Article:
- October 2021 — Senate President Karen Spilka does not list sports betting as a priority for the rest of the year, leading to a belief that discussion will be picked up at some point in 2022.
- April 2022 — Senate passes its own sports betting bill, S.2844.
- May 2022 — Conference committee, with members from House and Senate, is formed to try to reach an agreement on a sports betting bill.
- June 9, 2022 — Michael Rodrigues, the Senate Ways and Means Chairman, says the conference committee will work to get an approved sports betting bill on Gov. Baker’s desk “as quickly as possible.”
- July 8, 2022 — State Rep. Jerry Parisella tells MassLive he is hopeful Massachusetts will pass a sports betting bill by the July 31 end of session.
- July 13, 2022 — Senate President Karen Spilka also tells reporters she is hopeful the conference committee will get a sports betting bill to Gov. Baker by July 31.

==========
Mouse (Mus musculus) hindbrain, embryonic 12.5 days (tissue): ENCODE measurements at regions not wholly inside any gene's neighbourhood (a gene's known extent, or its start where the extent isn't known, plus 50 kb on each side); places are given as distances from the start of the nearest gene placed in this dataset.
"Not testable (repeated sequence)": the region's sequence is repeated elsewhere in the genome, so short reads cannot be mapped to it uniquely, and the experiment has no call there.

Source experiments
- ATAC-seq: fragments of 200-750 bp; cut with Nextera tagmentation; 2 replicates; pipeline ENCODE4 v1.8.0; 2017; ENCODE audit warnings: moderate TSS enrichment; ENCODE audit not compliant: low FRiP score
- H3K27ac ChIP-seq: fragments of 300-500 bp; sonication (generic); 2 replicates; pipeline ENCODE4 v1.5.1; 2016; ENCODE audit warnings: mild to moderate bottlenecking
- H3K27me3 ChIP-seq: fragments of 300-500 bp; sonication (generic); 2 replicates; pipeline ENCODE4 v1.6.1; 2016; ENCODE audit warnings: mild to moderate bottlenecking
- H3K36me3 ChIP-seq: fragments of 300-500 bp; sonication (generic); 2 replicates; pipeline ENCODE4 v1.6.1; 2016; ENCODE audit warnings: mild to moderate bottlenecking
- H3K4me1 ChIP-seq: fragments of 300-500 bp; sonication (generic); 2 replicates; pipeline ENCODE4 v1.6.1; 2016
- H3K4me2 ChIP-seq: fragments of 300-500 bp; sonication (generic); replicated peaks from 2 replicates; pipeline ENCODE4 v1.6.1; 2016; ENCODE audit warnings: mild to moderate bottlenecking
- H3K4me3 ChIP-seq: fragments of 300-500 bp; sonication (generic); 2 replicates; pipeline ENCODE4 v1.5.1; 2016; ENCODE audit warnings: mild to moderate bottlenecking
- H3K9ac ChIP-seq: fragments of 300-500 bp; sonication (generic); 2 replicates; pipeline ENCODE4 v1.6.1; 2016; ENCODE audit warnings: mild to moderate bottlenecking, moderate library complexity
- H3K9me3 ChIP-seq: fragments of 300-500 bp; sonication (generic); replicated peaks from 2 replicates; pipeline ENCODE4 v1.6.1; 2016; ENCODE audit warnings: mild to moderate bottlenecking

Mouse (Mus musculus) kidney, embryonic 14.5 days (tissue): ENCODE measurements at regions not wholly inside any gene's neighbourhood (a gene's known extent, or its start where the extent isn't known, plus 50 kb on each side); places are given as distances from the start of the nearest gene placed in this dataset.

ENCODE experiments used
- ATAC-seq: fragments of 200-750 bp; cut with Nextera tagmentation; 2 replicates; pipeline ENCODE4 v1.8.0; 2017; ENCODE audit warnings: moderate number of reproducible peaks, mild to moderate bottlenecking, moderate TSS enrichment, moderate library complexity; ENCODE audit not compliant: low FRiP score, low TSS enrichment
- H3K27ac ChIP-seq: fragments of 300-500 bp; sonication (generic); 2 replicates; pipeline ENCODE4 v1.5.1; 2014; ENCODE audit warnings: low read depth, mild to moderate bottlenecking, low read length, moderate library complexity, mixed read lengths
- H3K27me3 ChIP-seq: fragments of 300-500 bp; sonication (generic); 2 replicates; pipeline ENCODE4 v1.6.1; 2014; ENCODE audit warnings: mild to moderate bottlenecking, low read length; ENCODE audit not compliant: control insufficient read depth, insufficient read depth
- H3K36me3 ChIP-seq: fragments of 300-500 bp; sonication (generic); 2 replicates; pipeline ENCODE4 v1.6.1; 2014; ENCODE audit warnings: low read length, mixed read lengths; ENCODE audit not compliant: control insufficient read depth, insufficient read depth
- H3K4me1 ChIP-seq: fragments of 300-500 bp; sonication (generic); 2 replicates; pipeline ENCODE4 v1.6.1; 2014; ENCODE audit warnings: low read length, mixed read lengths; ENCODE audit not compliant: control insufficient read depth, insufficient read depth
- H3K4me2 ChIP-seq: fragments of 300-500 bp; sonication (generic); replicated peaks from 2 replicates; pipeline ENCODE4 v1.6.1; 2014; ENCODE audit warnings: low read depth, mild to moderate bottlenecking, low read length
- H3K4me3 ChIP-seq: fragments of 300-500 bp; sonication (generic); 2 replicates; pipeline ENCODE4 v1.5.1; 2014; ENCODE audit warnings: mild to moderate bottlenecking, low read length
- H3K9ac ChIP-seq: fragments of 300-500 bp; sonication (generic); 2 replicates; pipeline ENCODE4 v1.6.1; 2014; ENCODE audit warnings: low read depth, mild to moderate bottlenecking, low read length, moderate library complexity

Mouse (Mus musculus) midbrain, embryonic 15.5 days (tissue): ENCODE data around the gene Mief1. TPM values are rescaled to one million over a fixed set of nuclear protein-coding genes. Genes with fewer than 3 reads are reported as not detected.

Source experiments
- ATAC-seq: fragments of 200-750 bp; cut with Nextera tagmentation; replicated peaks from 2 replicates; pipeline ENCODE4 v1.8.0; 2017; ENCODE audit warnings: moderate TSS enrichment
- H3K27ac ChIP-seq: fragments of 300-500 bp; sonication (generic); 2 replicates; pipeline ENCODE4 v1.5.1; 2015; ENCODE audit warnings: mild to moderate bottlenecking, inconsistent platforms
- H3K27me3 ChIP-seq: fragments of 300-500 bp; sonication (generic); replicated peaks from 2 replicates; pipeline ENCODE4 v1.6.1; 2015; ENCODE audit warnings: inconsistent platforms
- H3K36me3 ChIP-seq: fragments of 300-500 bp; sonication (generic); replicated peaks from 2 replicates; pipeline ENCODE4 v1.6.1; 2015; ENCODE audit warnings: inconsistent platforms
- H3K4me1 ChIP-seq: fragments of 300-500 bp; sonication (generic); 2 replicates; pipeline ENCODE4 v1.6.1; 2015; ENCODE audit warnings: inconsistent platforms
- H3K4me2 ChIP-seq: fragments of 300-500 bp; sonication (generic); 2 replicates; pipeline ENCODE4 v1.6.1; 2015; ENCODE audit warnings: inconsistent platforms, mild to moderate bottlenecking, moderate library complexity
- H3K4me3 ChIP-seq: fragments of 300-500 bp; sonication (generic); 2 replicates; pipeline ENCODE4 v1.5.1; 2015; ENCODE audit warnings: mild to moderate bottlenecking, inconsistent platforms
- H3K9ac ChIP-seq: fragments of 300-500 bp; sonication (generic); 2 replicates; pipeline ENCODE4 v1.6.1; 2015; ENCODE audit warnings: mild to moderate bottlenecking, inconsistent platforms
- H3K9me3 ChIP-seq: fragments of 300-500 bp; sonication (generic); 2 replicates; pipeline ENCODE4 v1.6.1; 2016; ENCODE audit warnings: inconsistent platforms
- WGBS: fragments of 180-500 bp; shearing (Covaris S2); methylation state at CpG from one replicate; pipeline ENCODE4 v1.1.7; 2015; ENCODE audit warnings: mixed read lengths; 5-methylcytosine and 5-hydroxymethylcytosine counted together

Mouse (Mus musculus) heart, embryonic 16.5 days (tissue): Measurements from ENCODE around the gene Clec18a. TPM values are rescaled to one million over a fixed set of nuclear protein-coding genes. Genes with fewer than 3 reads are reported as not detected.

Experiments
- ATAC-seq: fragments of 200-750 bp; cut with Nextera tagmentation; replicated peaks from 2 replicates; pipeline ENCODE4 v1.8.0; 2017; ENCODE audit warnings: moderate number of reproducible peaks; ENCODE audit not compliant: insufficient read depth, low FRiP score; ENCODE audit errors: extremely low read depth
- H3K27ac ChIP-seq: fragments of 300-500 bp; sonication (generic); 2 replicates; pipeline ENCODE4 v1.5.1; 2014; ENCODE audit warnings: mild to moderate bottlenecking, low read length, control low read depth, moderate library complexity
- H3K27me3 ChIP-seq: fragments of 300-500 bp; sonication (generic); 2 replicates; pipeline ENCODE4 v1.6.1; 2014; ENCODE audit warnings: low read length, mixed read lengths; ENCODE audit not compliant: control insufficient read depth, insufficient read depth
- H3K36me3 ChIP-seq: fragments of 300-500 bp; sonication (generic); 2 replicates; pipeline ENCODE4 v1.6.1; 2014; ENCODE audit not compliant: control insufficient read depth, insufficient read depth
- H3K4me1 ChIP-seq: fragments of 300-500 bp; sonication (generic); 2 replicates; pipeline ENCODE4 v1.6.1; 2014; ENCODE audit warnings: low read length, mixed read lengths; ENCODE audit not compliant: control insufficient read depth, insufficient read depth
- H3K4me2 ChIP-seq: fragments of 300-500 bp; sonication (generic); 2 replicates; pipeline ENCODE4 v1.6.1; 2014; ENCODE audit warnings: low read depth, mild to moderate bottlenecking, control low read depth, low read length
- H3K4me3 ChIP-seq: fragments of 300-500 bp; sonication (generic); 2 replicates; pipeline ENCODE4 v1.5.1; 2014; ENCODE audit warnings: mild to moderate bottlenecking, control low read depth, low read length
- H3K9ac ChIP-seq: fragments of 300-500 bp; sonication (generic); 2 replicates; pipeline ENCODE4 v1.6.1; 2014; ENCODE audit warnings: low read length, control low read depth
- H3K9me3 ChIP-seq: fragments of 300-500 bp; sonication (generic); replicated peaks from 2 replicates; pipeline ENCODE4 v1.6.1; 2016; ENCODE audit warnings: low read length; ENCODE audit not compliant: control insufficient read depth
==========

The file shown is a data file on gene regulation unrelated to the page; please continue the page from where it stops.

- Aug. 1, 2022 — Massachusetts lawmakers go past their July 31 deadline, into the early morning of Aug. 1, to agree on a sports betting bill for Gov. Baker to sign.
- Aug. 4, 2022 — The Massachusetts Gaming Commission meets and preaches patience for the launch of MA sports betting. Licensing could take as long as six months.
- Aug. 10, 2022 — Gov. Baker signs the MA sports betting bill into law.
Massachusetts Online Gambling FAQs
Yes. There are three open casinos in Massachusetts, one of which is slots only. Native American tribes are pursuing legal efforts to construct a fourth and fifth casino.
All of the open casinos are owned by private companies. Native American tribes in Massachusetts are pursuing legal efforts to construct a fourth and fifth casino.
It will be soon. The Massachusetts House of Representatives and Senate reached an agreement on a sports betting bill on Aug. 1. The bill is now signed into law by Gov. Charlie Baker, and then it will just be a matter of time before Massachusetts residents can legally bet on sports.
No. While the state does have a lottery, it does not allow you to purchase tickets online. You can, however, see if you win online.
You need to be 21 years of age or older, which is the same age required in other states.
Yes. The only casino locations are retail, so you don’t have any online casino gambling options. So you also don’t need to worry about identity theft or other digital threats.